Asking People to Leave Church
Donald Miller wonders when it's OK and right to ask congregants to move on.
A couple times at a church here in Portland, the lead pastor has very kindly asked people to leave. I remember a specific time he just stood up and asked how many people had been coming to church for a year or more but hadn’t found a way to plug into the community. He then invited them to plug in (which at this church means to serve or find a home group or work in a ministry), and then told them if they hadn’t found a place that fit them, it might be time to try another church. It sounds rude, and the pastor wasn’t making anybody feel guilty—he just needed the chairs. He didn’t want to have to preach another service. The next week, there was a slight drop in attendance which freed up some chairs. I always admired that about this pastor.
To be clear, he hadn’t given up on them. And to be more clear, he hadn’t asked them to leave the Church (capital-C). What he was doing was leading; he was saying “this is where this community is going, where God has called us to go, and there may be other churches that God has called to just preach sermons and have people come and listen, perhaps doing ministry outside the community.” This pastor felt very strongly that the sermons, and even Sunday morning, weren’t what defined the church he had planted, but rather it was the act of “doing” work “together.”
Perhaps I admire this for the wrong reasons. Perhaps I get a bit tired of the unwritten rule of be as absolutely friendly to everybody as you can, nearly kissing up to them. I wonder if that doesn’t make a group of people spoiled. That idea is certainly debatable. My “black and white thinking” readers will see it as one way or another, but I think this is largely contextual. And it’s also a matter of calling for each church, perhaps.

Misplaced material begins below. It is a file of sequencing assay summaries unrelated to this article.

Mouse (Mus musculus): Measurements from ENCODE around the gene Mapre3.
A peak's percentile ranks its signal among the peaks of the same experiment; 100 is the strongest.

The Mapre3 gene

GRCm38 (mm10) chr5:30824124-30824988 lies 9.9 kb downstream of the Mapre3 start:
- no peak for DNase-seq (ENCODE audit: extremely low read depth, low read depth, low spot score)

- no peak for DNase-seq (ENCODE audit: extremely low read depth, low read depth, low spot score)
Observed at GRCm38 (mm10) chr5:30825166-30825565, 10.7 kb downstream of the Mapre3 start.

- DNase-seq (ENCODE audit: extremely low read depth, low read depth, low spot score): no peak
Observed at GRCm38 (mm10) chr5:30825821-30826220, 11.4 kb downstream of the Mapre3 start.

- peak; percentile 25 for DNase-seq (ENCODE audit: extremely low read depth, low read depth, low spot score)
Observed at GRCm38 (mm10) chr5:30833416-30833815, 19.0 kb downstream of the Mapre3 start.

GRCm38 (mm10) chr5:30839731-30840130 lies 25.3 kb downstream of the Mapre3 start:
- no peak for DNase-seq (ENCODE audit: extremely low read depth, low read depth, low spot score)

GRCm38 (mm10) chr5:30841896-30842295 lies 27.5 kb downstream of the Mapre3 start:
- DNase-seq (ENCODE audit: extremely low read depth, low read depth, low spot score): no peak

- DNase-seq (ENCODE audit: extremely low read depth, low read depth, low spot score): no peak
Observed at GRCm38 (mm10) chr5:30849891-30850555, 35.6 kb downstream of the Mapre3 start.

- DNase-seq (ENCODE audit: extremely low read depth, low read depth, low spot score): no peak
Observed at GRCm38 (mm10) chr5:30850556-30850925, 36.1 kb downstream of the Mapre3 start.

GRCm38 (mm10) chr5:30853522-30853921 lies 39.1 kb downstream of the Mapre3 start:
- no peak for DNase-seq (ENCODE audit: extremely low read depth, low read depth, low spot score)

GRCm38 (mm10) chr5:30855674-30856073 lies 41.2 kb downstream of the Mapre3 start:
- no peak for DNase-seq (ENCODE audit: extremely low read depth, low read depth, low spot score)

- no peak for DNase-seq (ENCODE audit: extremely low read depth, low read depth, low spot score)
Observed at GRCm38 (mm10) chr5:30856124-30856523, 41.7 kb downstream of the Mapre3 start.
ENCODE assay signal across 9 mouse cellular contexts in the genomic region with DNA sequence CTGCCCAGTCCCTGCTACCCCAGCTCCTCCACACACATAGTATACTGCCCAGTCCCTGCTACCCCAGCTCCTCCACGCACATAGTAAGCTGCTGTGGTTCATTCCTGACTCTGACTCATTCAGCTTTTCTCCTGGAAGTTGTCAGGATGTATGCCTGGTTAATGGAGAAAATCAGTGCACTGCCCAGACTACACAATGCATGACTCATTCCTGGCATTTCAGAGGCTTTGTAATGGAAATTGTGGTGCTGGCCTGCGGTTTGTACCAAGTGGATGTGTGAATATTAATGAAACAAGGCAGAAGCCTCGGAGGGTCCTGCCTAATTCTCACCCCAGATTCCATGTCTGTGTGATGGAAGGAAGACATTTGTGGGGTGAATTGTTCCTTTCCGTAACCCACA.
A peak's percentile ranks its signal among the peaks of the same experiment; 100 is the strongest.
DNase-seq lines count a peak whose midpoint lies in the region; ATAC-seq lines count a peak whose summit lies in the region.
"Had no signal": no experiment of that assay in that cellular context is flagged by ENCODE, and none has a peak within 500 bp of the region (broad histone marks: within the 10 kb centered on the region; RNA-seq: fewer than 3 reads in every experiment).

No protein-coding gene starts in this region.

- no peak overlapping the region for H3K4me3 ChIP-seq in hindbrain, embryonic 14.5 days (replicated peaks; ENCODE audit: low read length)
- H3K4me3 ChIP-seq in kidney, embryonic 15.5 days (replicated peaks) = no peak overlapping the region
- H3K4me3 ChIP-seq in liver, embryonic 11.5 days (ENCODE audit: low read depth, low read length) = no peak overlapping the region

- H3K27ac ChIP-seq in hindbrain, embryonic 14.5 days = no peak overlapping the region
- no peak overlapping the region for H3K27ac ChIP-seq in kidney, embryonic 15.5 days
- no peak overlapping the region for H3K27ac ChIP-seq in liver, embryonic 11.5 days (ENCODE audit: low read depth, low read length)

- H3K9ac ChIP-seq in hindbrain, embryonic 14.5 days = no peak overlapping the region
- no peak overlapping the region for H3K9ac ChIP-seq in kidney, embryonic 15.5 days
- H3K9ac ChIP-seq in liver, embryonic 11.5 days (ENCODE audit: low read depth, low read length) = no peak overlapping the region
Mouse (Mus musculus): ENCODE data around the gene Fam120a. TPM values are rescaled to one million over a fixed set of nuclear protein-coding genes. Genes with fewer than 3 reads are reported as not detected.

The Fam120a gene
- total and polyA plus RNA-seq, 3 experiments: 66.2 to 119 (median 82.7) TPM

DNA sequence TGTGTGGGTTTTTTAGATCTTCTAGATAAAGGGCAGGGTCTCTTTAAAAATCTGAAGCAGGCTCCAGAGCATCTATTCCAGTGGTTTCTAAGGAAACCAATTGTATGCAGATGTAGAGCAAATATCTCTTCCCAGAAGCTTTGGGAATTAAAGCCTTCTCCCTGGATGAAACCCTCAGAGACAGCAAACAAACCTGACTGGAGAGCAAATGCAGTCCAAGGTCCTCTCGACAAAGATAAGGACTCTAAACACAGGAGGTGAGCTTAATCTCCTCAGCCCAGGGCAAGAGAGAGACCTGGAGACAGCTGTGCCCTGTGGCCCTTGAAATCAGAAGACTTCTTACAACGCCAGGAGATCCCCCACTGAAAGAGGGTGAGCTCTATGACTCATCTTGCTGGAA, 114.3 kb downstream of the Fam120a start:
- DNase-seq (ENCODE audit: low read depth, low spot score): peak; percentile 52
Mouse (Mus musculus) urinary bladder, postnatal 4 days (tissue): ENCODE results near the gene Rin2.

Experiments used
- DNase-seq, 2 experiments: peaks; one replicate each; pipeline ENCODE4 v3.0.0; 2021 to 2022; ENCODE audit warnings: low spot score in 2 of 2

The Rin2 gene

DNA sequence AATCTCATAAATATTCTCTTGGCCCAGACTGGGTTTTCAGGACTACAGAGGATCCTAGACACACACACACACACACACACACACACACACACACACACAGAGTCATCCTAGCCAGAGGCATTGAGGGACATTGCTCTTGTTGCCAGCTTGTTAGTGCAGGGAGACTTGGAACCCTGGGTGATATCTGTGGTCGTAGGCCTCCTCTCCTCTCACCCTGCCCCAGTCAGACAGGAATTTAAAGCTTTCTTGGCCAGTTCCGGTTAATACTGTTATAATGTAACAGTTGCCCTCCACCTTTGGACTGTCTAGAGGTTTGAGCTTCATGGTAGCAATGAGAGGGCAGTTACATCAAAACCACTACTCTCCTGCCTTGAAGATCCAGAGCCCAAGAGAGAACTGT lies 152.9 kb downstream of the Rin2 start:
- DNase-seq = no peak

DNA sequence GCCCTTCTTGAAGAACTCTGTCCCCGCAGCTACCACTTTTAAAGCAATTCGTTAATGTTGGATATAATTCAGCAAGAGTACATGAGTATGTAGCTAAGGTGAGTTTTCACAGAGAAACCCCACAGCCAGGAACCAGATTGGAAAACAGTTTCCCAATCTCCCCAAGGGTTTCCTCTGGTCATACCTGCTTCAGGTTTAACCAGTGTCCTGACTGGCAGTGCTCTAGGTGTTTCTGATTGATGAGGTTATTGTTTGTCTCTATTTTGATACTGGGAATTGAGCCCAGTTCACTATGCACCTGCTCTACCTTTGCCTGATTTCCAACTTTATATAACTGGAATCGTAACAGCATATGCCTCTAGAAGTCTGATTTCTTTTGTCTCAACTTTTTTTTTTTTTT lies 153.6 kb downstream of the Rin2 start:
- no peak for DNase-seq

There are other church leaders who, perhaps lacking in maturity, are just offensive. They talk like shock jocks, like slightly cleaned-up Howard Sterns, offending people and polarizing communities into people who are “with us” and “against us” (interestingly, this characteristic has been said to come from having been personally abused, needing to know who will submit to me and who won’t in order to feel safe) but this really isn’t what I’m talking about.
I think we are often afraid to say to somebody “You know, you don’t fit” because we might hurt them, so we get into relationships (and church is all about relationships) that simply aren’t right. We do this instead of helping people move on to a relationship that is right for them.
The truth is, there may be some people who simply aren’t a fit. It’s not that they are bad, it’s just that they aren’t really contributing anything, either because they haven’t been provided with a way for them to contribute (poor leadership) or because the system is allowing them to hang on as a pariah. Either way, something has to change, or else your church will become a place people come in order to be entertained.
Another pastor friend of mine planted a church several years ago. It was an offshoot of another church that was rightly falling apart due to divisions and lack of leadership. About 150 people came to that first meeting, and my friend stood up and asked everybody to really think about why they were there. He said that if anybody had come there with torches, with an axe to grind against the old church, to please leave. He didn’t want to build a reactionary church filled with people who were against something. He wanted to build a church filled with people who are for something, instead. The next week, only 50 people showed up. Years later, though, his church is healthy and vibrant and, well, quite large.
So what do you think? Are churches supposed to be warm and inviting to everybody, no matter what, or is it OK to identify people who just need to move on and find something else that fits them better? What’s your feeling about this? Aren’t there people in your church who, quite honestly, just need to move on?
This article originally appeared on Donald Miller’s blog.